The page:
Children who are suffering from this disorder don't babble as an infant and first words are delayed. Older children may have more difficulty with longer phrases, and may appear to be searching for words to express a thought. Listeners will likely have a difficult time understanding the child.
There is no known cause for developmental apraxia of speech. Symptoms include weakness of the jaw, tongue, and lips, and delayed speech development. Persons with the disorder also may have trouble identifying an object in the mouth using the sense of touch, which is known as oral-sensory perception.

Laryngeal cancer

Any kind of smoking of cigarettes, cigars, or tobacco and alcohol abuse contribute to oral cancer, including smokeless tobacco. Persons with laryngeal cancer or another type of oral cancer may have a red or white patch or lump in the mouth. Symptoms also include difficulty chewing, swallowing, or chewing.

Stuttering

There is no known cause for stuttering, although poor muscle coordination and the rate of language development are believed to contribute to it.
Stuttering is characterized by repetition of sounds, syllables, portions of a word, words, and complete phrases; stretching the sounds and syllables; hesitation between words; words spoken in spurts; tense muscles in the jaw and mouth; and a feeling of loss of control.

Diagnosis

Amyotrophic lateral sclerosis (als)

About 20,000 people in the United States have ALS at any given time with 5,000 new cases diagnosed every year. ALS is in the same family of disorders as multiple sclerosis, Parkinson's disease, and muscular dystrophy. Persons of all races and ethic groups are afflicted by the disease, although men are more likely to have it than women.

Aphasia

About 700,000 persons in the United States have strokes every year, and one million are estimated to have aphasia.

Developmental apraxia of speech

A child suspected to have apraxia should first have his or her hearing tested to determine if the child has any deafness. Muscle development in the face and jaw should be evaluated and speech exercises tested. Articulation of words should be tested as well as the person's expressive and receptive language skills.

Laryngeal cancer

It is likely that a dentist or physician will first detect signs of possible cancer. Oral cancer makes up about 2-5% of all cancers, and about 30,000 cases are diagnosed each year. Twice as many men than women are diagnosed with cancer typically between the ages of 50 and 70.

Orofacial myofunctional disorders

The diagnosis of orofacial myofunctional disorder affects speech sounds because of weak tongue tip muscles, although a person's speech may not be affected at all.

Stuttering

Stuttering is a problem that most likely will manifest itself during childhood rather than adulthood.

Treatment

Amyotrophic lateral sclerosis (als)

In addition to treatments such as a feeding tube, a person with ALS would likely enlist the help of a speech therapist to help him or her determine ways in which he or she can maintain vocal control. A person also may enlist the help of an occupational therapist, a medical professional trained to help persons who have trouble with activities of daily living such as dressing, bathing, and eating.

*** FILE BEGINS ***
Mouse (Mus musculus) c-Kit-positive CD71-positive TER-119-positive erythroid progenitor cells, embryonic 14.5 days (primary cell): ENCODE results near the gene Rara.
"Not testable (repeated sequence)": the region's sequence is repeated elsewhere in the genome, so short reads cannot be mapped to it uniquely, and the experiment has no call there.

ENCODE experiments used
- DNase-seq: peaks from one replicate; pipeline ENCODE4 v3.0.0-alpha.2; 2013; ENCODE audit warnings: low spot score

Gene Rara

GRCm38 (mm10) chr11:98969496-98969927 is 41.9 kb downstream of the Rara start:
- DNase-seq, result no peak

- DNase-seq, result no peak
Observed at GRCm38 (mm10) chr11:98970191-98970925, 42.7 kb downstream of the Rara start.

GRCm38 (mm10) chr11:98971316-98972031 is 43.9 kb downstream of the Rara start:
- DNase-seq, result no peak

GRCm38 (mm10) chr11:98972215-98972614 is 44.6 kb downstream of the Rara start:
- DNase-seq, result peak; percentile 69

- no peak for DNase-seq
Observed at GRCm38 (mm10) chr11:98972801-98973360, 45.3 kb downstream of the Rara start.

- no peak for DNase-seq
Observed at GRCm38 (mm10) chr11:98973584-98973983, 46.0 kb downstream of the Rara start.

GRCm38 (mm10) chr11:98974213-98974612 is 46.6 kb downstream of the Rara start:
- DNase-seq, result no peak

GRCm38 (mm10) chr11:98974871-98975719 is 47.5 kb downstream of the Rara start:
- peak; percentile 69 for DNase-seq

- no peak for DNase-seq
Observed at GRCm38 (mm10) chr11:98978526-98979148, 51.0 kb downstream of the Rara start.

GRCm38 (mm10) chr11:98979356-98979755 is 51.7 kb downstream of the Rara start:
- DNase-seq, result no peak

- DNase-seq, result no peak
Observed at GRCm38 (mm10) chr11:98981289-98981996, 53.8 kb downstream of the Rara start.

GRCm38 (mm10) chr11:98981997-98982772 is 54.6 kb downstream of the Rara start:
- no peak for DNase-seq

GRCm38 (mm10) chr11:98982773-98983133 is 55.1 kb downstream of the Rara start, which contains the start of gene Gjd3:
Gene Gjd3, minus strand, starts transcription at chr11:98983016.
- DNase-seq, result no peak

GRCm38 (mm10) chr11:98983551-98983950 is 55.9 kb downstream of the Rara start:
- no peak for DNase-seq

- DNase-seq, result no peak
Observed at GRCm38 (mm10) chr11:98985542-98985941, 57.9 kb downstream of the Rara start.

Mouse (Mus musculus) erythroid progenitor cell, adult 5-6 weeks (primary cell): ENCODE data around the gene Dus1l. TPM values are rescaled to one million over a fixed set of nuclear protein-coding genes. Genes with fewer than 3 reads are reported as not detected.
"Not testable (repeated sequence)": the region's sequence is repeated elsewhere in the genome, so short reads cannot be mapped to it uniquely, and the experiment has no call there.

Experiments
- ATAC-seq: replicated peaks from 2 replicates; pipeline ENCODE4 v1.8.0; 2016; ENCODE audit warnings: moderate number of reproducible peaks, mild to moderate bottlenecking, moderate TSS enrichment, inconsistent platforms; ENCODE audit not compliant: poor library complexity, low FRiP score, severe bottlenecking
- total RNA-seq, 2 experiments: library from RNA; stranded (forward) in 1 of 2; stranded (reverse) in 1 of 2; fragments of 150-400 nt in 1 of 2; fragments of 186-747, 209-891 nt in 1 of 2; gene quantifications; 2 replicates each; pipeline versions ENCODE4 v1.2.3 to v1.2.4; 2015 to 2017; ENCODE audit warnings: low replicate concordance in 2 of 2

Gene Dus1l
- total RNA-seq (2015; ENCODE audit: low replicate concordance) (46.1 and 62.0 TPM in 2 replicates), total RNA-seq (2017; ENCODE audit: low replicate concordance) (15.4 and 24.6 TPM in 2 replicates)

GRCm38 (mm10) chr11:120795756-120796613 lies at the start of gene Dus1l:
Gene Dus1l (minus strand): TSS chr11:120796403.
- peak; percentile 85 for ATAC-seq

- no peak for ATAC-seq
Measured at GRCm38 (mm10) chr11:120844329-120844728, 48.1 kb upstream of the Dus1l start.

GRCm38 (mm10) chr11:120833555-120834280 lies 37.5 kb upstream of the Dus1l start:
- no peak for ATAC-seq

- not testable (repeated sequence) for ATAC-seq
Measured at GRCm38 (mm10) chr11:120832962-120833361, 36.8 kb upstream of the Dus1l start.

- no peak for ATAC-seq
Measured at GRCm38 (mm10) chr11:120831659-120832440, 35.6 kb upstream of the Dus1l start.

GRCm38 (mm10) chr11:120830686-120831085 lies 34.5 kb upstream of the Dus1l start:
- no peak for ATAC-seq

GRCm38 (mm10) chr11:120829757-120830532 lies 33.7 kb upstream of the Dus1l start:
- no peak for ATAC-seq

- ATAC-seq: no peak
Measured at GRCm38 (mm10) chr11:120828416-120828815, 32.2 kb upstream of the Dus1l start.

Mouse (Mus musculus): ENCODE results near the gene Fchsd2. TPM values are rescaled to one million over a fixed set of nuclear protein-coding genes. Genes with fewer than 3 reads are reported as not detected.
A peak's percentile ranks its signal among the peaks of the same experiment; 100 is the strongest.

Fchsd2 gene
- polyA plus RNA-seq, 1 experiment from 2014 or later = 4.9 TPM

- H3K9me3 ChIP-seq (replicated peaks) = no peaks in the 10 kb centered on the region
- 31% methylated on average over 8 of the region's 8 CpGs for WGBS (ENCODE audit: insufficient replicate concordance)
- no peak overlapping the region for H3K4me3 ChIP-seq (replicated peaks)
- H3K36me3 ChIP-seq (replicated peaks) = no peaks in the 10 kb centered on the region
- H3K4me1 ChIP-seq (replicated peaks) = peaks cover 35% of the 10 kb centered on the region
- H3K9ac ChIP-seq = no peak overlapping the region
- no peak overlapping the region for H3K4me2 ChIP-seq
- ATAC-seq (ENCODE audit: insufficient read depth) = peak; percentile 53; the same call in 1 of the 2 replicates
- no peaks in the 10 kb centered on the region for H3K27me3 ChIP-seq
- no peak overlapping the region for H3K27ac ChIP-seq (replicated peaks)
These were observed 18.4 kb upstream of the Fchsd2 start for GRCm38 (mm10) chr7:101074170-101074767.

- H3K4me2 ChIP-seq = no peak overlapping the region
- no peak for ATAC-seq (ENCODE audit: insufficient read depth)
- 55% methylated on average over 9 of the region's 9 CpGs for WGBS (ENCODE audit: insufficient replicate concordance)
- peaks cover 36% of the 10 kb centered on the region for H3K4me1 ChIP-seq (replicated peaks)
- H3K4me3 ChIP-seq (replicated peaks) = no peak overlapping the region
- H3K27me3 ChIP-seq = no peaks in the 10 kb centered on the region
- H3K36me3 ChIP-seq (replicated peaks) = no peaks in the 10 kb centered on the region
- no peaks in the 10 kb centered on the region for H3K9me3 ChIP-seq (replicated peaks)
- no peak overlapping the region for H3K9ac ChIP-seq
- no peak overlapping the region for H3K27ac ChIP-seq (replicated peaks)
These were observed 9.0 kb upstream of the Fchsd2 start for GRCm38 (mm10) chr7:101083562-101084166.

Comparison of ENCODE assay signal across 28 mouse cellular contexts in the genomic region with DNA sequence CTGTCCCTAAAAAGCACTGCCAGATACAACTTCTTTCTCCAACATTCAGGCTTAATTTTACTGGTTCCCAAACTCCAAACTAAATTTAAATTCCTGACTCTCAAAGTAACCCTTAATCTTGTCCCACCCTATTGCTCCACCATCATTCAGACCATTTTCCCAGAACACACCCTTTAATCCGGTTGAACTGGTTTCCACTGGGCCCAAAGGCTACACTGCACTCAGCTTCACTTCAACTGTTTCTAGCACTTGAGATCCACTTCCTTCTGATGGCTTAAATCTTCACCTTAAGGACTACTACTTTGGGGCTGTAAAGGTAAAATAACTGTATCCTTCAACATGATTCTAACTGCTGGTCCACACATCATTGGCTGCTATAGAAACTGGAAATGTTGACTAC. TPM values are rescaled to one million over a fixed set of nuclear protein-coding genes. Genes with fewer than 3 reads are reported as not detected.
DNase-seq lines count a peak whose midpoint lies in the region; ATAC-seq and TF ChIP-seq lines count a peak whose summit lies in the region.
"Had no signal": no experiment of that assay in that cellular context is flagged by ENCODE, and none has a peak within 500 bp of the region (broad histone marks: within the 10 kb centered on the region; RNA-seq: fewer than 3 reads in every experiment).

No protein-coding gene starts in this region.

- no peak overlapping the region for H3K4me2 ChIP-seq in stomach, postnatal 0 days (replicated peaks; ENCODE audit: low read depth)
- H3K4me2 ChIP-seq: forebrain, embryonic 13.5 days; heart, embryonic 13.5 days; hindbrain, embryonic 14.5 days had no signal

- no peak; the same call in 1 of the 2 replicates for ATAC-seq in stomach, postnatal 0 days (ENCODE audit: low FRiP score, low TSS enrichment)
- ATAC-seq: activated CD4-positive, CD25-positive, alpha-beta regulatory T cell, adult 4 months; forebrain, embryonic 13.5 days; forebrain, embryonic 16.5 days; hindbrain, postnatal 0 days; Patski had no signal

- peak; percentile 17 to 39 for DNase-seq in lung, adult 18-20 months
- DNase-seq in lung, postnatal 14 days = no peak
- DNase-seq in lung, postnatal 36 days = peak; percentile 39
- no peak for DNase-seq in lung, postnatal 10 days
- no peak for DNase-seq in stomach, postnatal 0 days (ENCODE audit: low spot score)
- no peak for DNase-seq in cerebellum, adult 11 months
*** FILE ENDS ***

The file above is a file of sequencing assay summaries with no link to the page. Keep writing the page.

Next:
Aphasia

A speech-language pathologist can perform drills and exercises with a person that include practice in naming objects and following directions to try to improve skills. The person learns the best way to express himself of herself. Group therapy also is an option, which focuses on structured discussions.

Developmental apraxia of speech

Treatment should focus on the coordination of motor movements necessary during speech production, which includes controlling breathing. A speech-language pathologist teaches exercises to a person with apraxia that will strengthen the jaws, lips, and tongue to improve coordination during speech. The therapist uses tactile, auditory, and visual feedback to direct the brain to move the muscles used during speech.

Laryngeal cancer

Depending on when the cancer is first detected, and depending on the size of the cancer, the entire larynx may not need to be removed. Radiation, chemotherapy, or partial removal can be done in lieu of complete removal. In these cases, the voice may be preserved although the quality likely will be affected.

Orofacial myofunctional disorders

In cases where speech is affected, a speech pathologist should be consulted to help control breathing problems and work on speech articulation. The lip, palate, tongue, and facial muscles should be evaluated so that errors in speech can be detected. Therapy includes increasing awareness of the mouth and facial muscles, as well as the posture of the mouth and tongue. Muscle exercise can be done to increase strength and control.

Stuttering

A treatment plan by a speech therapist includes improving fluency and ease with which a person speaks. Strategies include reducing the rate of speech and using slower speech movements; articulating lightly; and starting air flow for speech before any other muscle movement.

Alternative treatment

Developmental apraxia of speech

Some persons with apraxia may decide to use alternative communication systems, such as a computer that transcribes and "speaks" what a person is directing it to say. These augmentative systems should only be used when a person is so severely impaired that effective speech or communication isn't possible.

Laryngeal cancer

In cases of a full laryngectomy, a hole is made in the neck and, rather than using the mouth and nose to talk and breath, the person must use the hole.